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Old 14-03-2019, 08:49   #61
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Re: The morality of interactions with the locals

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Originally Posted by swisssailoralex View Post
I'm in Cape Verde, Africa. Islands off the coast of Senegal. I rapidly interacted with the locals. One which fixed my outboard motor for about $100, while in the Canaries and in Europe everyone told me to just get a new motor.

Since I've developed a wonderful friendship and many more. I actually take the time to know the people of the places I sail to. Been in Cape Verde 5 months.
[/URL]
The best way to illustrate this is through film and video and see for yourselves:
[URL="https://youtu.be/jAMqF17Lzzw"]
Huh. I was just gonna suggest watching some of Alex's videos.

The answer to this conundrum is there is no answer. You can't ignore the changes inherent in an "invasion" of cultures. Even trying to mitigate it brings on just as much possibility of change or resentment as diving in and doing your worst. It's when entire cultures or institutions (Imperial Britain, the Catholic Church etc.) decide what is best for the moral well-being of an entire other culture that things become problematic.

I fall back on the golden rule and hope for the best. But then again I am a cultural coward and being offensive is up there in my travelling worries...
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Old 14-03-2019, 09:15   #62
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Re: The morality of interactions with the locals

We have been fortunate to have sailed in many different places, bare boating,
and have had marvelous experiences with the local people. We have also had eco
trips on land .

We treat everyone world wide , including where we live with respect. We share greetings, smiles, and talk story WITH them.

As mentioned before, several years back, we gave it all away and moved over to
Kauai Island for 10 yeears. Different from Oahu, Maui, and the Big Island. Although
we did gone a super fun stay cations to our neighbor islands.

The moving to Kauai. We moved from one beach community, huntinton beach and seal beach in socal, to a beautiful island, and beach style living.

We just melded in immediately. It is the same for us, where ever we go.

As to Kauai, we were respectful, and friendly. They do not care about your mercedes, or million dollar house, what is important, is respect for the aina ( land ), the people , and what is in your heart and mind. Politeness, talking story, and sharing aloha. Note: True Aloha is a lot of different things and actions.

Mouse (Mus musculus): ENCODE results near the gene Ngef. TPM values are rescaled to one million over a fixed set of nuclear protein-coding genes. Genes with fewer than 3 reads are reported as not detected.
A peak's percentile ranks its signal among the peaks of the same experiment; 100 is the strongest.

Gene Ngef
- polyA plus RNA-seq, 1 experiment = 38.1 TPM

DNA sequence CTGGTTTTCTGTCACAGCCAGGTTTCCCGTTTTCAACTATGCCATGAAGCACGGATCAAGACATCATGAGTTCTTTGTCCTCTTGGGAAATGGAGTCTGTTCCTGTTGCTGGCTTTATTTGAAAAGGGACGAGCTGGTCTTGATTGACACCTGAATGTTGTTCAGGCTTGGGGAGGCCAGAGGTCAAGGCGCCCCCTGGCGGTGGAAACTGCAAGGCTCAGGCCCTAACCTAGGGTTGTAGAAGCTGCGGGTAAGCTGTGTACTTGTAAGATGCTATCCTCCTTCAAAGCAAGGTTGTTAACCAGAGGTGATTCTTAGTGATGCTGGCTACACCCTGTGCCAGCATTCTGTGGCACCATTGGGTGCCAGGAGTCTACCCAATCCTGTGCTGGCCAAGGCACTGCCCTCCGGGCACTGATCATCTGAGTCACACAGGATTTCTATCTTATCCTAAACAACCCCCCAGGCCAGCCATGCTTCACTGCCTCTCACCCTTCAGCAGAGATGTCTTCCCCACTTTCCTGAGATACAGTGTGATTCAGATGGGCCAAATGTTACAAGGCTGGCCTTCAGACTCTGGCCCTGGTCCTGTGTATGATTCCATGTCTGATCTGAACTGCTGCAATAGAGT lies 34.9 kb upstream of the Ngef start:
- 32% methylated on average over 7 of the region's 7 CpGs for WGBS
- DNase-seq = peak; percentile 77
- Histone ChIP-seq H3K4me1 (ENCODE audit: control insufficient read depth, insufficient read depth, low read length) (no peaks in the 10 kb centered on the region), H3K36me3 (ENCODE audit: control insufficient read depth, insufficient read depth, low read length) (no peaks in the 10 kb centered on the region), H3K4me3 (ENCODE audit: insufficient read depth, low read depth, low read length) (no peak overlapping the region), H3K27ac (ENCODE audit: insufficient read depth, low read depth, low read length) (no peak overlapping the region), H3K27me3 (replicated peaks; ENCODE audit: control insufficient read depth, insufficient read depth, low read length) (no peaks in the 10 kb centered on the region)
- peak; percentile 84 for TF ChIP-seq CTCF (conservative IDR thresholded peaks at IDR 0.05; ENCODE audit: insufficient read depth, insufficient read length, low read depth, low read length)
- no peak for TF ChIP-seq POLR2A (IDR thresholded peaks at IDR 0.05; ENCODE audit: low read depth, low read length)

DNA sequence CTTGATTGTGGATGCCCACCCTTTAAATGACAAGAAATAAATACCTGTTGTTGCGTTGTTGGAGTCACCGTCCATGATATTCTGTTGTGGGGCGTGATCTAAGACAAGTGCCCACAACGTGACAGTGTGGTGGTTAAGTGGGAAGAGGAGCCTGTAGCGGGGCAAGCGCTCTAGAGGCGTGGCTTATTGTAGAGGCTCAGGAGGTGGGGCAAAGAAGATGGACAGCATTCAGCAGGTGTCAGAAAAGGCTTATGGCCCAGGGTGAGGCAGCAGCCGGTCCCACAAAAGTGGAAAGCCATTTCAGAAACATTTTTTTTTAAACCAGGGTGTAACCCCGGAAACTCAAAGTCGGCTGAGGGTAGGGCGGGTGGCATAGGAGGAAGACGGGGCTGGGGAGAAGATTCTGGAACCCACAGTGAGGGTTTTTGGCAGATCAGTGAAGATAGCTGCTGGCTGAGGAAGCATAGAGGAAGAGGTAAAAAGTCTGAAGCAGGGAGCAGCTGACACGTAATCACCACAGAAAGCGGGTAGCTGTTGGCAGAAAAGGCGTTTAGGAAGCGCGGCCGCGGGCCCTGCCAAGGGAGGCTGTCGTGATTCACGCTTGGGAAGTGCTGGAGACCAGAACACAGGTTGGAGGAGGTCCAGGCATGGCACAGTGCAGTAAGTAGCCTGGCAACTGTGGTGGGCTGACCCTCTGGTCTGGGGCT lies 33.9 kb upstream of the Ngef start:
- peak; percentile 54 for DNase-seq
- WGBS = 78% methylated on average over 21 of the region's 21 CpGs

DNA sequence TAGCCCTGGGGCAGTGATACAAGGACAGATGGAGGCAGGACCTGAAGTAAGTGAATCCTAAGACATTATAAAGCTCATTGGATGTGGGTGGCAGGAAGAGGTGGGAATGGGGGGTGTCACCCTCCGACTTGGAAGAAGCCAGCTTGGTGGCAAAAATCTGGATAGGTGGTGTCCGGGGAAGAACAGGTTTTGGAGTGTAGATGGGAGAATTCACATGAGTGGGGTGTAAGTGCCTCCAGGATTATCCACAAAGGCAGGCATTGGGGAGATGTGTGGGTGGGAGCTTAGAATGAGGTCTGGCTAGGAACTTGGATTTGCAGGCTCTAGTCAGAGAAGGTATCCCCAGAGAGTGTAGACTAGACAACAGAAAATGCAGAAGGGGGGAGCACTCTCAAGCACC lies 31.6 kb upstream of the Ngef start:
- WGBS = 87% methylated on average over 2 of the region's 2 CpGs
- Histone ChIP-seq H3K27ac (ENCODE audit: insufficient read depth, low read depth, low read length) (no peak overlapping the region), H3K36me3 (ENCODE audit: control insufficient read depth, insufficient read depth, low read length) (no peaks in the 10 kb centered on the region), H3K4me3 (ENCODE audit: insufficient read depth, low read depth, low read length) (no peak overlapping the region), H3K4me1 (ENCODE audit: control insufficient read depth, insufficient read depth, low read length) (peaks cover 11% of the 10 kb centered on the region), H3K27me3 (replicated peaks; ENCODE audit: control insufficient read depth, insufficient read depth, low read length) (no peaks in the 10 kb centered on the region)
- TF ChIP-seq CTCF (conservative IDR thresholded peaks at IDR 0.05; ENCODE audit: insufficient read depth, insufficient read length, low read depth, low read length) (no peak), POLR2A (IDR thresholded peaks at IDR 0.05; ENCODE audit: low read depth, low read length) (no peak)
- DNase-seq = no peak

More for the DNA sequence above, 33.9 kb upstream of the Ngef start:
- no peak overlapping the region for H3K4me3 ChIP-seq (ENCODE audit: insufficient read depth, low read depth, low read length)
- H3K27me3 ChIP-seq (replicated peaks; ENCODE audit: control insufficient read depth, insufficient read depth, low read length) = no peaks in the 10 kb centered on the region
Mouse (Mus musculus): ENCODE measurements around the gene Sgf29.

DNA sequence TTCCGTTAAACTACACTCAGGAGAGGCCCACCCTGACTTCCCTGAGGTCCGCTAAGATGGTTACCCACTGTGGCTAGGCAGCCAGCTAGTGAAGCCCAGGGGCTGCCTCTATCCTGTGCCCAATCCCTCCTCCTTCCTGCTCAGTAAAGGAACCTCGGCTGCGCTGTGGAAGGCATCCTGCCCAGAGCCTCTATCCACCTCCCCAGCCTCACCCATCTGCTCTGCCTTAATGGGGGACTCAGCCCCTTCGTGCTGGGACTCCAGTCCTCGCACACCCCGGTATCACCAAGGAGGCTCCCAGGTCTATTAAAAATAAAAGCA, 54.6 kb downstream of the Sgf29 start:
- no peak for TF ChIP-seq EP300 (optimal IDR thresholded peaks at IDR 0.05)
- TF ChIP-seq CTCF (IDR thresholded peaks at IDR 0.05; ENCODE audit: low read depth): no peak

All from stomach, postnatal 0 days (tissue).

As to giving back to the island, we did that thru volunteering for beach and river and harbor clean ups. And became Kauai sierra club volunteer hike leaders. We also met, in person, the people running for political offices, island and hawaii state wide.

We also joined Malama (to protect ) Maha'ulepu and Surf Rider.

Also, we did not okole sit and ponder of making life difficult. We were active, and
out enjoying Kauai's natural treasures every day. As well as out meeting new people
every day.

I was working at brenneckes beach center a few days a week, within three days of moving on island.

Also, we joined the Kauai Athletic Club, and were serious about working out
and maintaining our physical fitness. But what was also rewarding was
meeting and making very special friends at the gym, from all walks of life and
back grounds and cultures. Those friendships endure.

We were out socially as well, and thus met and interacted with locals and residents and visitors alike. Made more friends. We absolutely loved living on Kauai Island.

We did not move to Kauai, no do we sail in the islands of Australia, or Tahiti, or
Tonga, or the Caribbean to " save the people " . We do however, definitely
enjoy interacting with them, and sharing aloha. And, being open, friendly, and
always respectful, and not demanding as well as giving back by volunteering to'
make things a little better.

We, of course, contributed to the economy by being on those islands, and loved
every minute .

Yep, pretty simple, just relating people to people, and giving back in
very simple ways that felt good to our hearts. Others can contribute in
whatever way feels good them. All would be graciously accepted.

Friendship is precious cargo, Respect is vital, and